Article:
Written by Lisa Dreher, MS, RDN, LDN
A Fresh Perspective: Advice From My Patient

A Fresh Perspective: Advice From My Patient

Blogs. I love them. I love reading them, and I love writing them. They are a relatively quick and easy way to spread useful information and share ideas, both old and new, from a unique perspective. Yet, I’ve never written a blog from the perspective of somebody else, which is exactly what I want to do here!

Throughout my career, I have come into contact with some of the most interesting, funny, heartbreaking, insightful, and simply enjoyable people from all over the world. It is an honor to meet and help support so many who are at a place in their life where, for any number of reasons, they are ready to receive the help I am able to give them. And truth be told, I have learned just as much from them as they have from me. My patient John (name changed to protect identity) is a perfect example of this experience.

John came to the UltraWellness Center to get a better understanding of nutrition knowledge so that he could optimize his health, lower blood pressure, and achieve some weight loss. John had already done a good deal of research and experimenting on his own before becoming a patient. He had already removed many foods that were hurting him, such as soda and processed foods, and replaced them with organic, local, whole food. John learned a lot about food as medicine, but there was still so much conflicting information that he was forced to slow down and clarify his experience for more comprehensive answers. Throughout his journey toward health and overcoming our culture of dieting, John developed and gathered some of his own rules for sustainable healthy eating and how to think about eating. I thought these were wonderful and with his permission, I am happy to share his insight with you as we move into the new year.

John’s Rules:

  1. Be a food detective. Stick with food that came from the earth, not from a factory. Do you recognize the ingredients on a nutrition label as real food, or are you stumbling as you try to pronounce them? Cut out food with additives. Even better, skip foods in a box altogether and stick with unprocessed food without a label!
  2. Follow the 90/10 principle. It is what you do 80-90% of the time that will have the greatest impact on your health. Instead of following a strict “diet,” which is bound to end, adopt healthy eating and lifestyle habits most of the time while allowing for some flexibility so that you enjoy occasional treats with a relaxed, non-judgmental attitude.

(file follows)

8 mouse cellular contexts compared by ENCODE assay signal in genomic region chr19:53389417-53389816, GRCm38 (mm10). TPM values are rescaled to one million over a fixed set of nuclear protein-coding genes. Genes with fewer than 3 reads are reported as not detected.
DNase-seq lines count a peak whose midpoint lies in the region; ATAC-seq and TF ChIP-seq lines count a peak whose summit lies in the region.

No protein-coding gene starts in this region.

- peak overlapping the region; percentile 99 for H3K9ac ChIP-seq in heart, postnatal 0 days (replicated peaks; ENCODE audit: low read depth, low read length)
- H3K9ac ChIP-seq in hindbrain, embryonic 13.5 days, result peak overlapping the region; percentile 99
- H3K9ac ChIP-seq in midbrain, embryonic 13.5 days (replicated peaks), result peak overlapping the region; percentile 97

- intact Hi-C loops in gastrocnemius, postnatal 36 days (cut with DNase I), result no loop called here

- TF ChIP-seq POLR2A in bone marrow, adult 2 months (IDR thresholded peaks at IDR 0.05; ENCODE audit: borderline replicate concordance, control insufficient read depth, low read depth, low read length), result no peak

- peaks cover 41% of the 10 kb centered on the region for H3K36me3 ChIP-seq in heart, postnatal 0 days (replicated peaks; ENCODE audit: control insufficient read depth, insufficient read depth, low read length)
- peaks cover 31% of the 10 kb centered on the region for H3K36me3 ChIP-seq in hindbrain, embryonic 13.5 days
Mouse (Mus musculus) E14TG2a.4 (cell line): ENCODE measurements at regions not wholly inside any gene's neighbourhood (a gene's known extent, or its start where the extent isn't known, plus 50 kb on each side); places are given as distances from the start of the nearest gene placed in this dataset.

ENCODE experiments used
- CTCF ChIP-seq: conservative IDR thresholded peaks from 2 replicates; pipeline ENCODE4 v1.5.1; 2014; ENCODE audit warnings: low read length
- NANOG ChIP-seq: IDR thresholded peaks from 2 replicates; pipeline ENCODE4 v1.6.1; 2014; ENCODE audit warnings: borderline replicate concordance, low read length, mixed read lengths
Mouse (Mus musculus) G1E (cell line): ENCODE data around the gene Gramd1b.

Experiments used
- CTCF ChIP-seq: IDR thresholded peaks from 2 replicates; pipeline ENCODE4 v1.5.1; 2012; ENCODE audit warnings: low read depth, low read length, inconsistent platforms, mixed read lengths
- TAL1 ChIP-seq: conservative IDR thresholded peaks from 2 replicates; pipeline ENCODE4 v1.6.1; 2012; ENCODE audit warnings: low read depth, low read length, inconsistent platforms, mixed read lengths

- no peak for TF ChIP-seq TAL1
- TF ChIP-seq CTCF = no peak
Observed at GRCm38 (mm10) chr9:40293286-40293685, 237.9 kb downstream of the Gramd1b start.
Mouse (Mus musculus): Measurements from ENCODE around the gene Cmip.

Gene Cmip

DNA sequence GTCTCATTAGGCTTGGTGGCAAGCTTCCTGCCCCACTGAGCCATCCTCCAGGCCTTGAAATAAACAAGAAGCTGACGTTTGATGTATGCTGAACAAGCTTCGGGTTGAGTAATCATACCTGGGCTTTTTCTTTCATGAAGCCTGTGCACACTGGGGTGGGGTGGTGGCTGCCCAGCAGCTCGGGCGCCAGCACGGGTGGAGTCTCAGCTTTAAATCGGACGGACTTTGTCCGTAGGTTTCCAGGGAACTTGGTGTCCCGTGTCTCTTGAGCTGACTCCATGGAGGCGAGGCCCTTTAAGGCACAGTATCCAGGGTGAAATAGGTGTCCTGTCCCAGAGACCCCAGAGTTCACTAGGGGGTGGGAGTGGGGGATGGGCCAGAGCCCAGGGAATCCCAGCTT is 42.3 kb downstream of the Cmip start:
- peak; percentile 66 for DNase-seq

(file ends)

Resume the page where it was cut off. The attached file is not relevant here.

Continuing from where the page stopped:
3. Quality, not quantity, to avoid interference. A lot of illness and obesity is caused by processed food-like products that interfere with the body’s metabolism and ability to function properly. There is so much focus on “calories in vs. calories out” as a way to lose weight and be healthy. However, the human body doesn’t work like that and simply focusing on calories ignores the quality of these calories. Pay less attention to amounts and more attention to the quality of your food.
  4. True hunger: become acquainted. People are so used to having non-stop access to food, they rarely feel true hunger! It is important to know what true hunger feels like, the growling of your stomach, as a sign that your body is physically ready for food, rather than a false trigger such as emotions. Take a moment to recognize this feeling when it happens and let yourself feel it! Then, consciously decide what to eat rather than quickly eating as much of whatever you want.
  5. Greater awareness is the goal. As mentioned in the step above, when you experience true physical hunger, become aware of how the hunger feels, and then become aware of how you eat. Here are some strategies for greater food awareness:
  • Notice how you feel before and during your meal. What is your body telling you about this food or meal? Is it supporting your health, or is it weighing you down?
  • Put your utensils down between bites. This can help fast eaters slow down.
  • Breathing deeply between bites can also slow you down and improve digestion.
  •  Try finishing one bite, then let it travel through the esophagus before taking another bite. No over-filling your mouth!
  • Don’t let the food industry dictate what you eat. Take control by having meals or snacks ready that you have prepared in your own kitchen using whole, unprocessed ingredients. Then experience true fullness.
  1. Other pleasures. Make sure food isn’t your only pleasure, it can lead to negative self-talk. If you have no other pleasures in life, food can easily take over and you can get too entangled in self-image. Obsessively thinking about food may actually not be about the food at all. Instead, it may be about how you see yourself. We too easily judge our whole selves based on small moments. “I was bad because I ate a piece of cake” is a common example, but if certain foods fit into the 90/10 principle, you can enjoy these things on occasion, worry and judgment-free.

Many people look to food for pleasure, comfort, and social connections so often that we have lost other pleasurable parts of life. For example, when you go to a party, are you focusing almost entirely on the food? If so, you are missing out on the anticipation and pleasure of talking and interacting with people. Do you have hobbies or something that fills you with joy and totally absorbs you? You will never hear someone who absolutely loves food, such as a chef, say they have been “bad” when they enjoy a piece of cake! Try to see where these thoughts are really coming from, and reframe the self-talk. Instead, say “I ate a piece of cake and enjoyed it; now I will get back on my healthy eating plan.” Or, “that delicious cake fit right into my healthy eating plan because I eat healthfully 90% of the time.” It’s all about attitude and perspective.

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